Friday, December 25, 2009

Samuel West, Calvinism, and the Big Tent

With Thanks to Jonathan Rowe For Editorial Suggestions.

Following up on my last post, I further examine Jeffry H. Morrison's paper entitled, "Political Theology in the Declaration of Independence."

Let's focus more on the sermon by Samuel West that Morrison discusses in his paper. In the passage reproduced below, Morrison adds brackets to West's sermon with "corresponding phrases" from the Declaration of Independence to illustrate how strikingly similar the wording of two documents is. Honestly reading West's sermon in this way shatters the myth that the Declaration of Independence's God words are exclusively Deistic/Enlightenment references. Here is West with Morrison's brackets:

"The great Creator ["their Creator"], having designed the human race for society, has made us dependent on one another for happiness ["the pursuit of Happiness"]. He has so constituted us that it becomes both our duty and interest to seek the public good; and that we may be the more firmly engaged to promote each other's welfare, the Deity has endowed us ["endowed by their Creator"] with tender and social affections . . . . The Deity has also invested us with moral powers and faculties, by which we are enabled to discern the difference between right and wrong, truth ["self-evident" truths] and falsehood, good and evil . . . . This proves that, in what is commonly called a state of nature, we are the subjects of the divine law ["Laws of Nature and of Nature's God"] and government; that the Deity is our supreme magistrate, who has written his law in our hearts [again, "self-evident" truths], and will reward or punish us according as we obey or disobey his commands ["the Supreme Judge of the World"]."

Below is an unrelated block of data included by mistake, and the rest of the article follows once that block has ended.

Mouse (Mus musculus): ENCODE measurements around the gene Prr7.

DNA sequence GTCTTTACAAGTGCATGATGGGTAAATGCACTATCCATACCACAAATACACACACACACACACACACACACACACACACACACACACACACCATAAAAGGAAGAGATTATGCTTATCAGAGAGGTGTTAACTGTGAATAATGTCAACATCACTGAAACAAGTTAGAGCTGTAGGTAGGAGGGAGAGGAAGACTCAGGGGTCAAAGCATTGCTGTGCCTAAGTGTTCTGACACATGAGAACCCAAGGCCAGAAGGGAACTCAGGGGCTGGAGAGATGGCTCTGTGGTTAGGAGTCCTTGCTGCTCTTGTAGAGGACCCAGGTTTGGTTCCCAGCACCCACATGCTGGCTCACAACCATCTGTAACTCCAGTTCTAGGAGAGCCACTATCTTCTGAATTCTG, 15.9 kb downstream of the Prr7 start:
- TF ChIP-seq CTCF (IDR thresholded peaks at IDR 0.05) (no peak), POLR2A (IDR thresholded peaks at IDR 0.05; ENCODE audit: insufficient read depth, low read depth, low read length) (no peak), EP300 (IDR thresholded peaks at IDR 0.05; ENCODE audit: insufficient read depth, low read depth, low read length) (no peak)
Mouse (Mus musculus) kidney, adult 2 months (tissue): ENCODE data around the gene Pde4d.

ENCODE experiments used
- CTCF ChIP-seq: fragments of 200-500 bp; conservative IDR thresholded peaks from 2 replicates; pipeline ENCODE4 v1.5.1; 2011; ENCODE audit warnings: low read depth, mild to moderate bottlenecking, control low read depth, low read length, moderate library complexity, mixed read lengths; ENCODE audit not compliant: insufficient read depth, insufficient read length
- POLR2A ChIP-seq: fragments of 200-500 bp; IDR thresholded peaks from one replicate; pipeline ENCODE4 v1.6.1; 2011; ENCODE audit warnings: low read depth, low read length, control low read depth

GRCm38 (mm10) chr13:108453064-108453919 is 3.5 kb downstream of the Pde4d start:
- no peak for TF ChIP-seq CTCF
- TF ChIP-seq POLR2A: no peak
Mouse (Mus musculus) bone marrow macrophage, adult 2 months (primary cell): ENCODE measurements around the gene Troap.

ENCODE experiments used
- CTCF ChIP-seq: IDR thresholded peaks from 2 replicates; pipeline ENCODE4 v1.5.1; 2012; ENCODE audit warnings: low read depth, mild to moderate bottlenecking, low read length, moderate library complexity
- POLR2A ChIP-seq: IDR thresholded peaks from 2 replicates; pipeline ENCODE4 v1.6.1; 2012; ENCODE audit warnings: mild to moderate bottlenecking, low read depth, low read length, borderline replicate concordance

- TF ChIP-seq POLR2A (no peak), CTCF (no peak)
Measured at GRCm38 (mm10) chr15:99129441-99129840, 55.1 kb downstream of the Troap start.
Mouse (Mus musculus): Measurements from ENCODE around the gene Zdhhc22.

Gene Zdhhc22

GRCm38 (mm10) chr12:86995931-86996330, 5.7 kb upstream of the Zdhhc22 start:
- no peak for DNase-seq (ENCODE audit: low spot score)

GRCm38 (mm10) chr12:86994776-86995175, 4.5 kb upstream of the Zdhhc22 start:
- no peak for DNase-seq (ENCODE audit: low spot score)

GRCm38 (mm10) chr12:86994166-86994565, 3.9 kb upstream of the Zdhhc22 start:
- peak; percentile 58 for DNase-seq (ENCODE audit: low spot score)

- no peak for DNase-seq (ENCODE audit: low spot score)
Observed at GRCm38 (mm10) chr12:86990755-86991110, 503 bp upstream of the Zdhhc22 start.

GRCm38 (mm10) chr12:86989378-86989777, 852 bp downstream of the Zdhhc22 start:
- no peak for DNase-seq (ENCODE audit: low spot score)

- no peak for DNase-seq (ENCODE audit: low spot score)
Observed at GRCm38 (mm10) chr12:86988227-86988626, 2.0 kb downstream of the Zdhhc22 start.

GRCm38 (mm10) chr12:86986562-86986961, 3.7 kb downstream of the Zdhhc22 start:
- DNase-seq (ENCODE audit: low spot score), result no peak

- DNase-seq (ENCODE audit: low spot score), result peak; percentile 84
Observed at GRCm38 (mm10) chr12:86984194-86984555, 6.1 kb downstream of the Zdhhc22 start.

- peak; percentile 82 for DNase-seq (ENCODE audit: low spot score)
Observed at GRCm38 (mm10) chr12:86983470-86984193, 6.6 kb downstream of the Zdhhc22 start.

The Declaration of Independence was written shortly after this sermon. Would John Calvin, himself, have been comforable in the "big tent" of American Founding political theology that sought to depose tyrants like Calvin's disciples (Rutherford, et al.) did? More on that later...

No comments: